A Weak Earnings Season Is Just Beginning | ETF Trends

By Robert Serenbetz, from the Multi-Asset Solutions Team at New York Life Investments

Slowing economic growth has weighed on corporate sales and profits. The MAS team believes further negative guidance will likely prompt market volatility throughout the rest of the year. As a result, we have reduced our equity exposure, favoring investments less exposed to wage pressures, global trade disruption, and manufacturing weakness.

Weaker earnings are not reflected in S&P 500 Index valuations

Source: New York Life Investments Multi-Asset Solutions team, Bloomberg, S&P. As of 10/15/19.

Analysts already anticipate a weak corporate earnings season. Current FactSet estimates suggest that S&P 500 corporate profits may decline -4.1% versus this time last year. Yet the price of the S&P 500 Index doesn’t yet reflect this weakness. Why? Expectations for 2020 profit growth remain high – upwards of 10%.

We are concerned that S&P 500 Index earnings may display weakness beyond the third quarter 2019. September’s weak ISM reading for both services and manufacturing (47.8 and 52.6 respectively) suggest that economic growth will continue to slow. Meanwhile, the yield curve and payrolls are sending worrying signals of an impending recession. We believe investors and analysts may be too optimistic on earnings-per-share growth in the year ahead.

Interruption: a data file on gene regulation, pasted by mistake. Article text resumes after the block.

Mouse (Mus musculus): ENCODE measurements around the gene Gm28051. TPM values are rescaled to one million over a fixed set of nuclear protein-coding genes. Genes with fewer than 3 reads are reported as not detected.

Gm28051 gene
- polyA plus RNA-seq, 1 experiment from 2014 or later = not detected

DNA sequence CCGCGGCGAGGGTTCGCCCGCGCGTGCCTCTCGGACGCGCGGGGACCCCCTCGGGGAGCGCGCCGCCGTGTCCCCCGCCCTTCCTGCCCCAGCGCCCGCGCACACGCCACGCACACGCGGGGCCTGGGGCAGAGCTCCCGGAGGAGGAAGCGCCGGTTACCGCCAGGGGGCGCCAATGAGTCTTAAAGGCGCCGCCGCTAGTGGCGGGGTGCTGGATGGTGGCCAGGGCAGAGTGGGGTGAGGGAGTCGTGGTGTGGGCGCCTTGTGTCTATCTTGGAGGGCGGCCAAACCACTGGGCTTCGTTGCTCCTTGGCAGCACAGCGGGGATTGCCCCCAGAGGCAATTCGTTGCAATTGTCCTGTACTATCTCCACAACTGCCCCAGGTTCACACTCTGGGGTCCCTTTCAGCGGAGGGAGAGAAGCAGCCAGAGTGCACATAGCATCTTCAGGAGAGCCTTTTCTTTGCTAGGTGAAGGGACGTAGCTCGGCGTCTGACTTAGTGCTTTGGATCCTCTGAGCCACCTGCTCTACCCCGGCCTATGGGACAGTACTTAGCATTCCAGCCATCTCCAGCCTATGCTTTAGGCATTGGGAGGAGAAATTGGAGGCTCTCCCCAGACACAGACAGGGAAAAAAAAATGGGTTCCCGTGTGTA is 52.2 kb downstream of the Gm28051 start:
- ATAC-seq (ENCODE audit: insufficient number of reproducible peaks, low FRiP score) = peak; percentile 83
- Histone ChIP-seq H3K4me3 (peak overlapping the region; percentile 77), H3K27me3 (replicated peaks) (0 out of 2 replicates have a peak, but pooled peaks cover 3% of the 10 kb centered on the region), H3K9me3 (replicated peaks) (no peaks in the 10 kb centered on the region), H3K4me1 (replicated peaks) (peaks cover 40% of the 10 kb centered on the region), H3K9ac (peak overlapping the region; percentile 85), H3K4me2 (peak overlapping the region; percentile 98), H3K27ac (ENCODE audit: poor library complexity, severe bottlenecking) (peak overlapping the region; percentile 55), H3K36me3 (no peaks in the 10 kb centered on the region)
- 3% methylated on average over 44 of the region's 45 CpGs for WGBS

Source: New York Life Investments Multi-Asset Solutions team, Bloomberg, S&P, Institute for Supply Management. As of 10/15/19.

What’s causing weak earnings?

The late cycle economic environment lends itself to growing margin pressure primarily through rising labor costs, but the trade war has also exacerbated these pressures. Weaker than expected inflation data suggests that a substantial share of tariffs is being absorbed across supply chains via margin compression and currency market adjustments.

The National Income and Product Accounts (NIPA) profits, which include a broader universe of companies in the US economy than the S&P 500, have already peaked, and appear to be on the decline. Importantly, NIPA profits tend to lead S&P profits. We expect that current divergence forewarns that S&P 500 profits may weaken.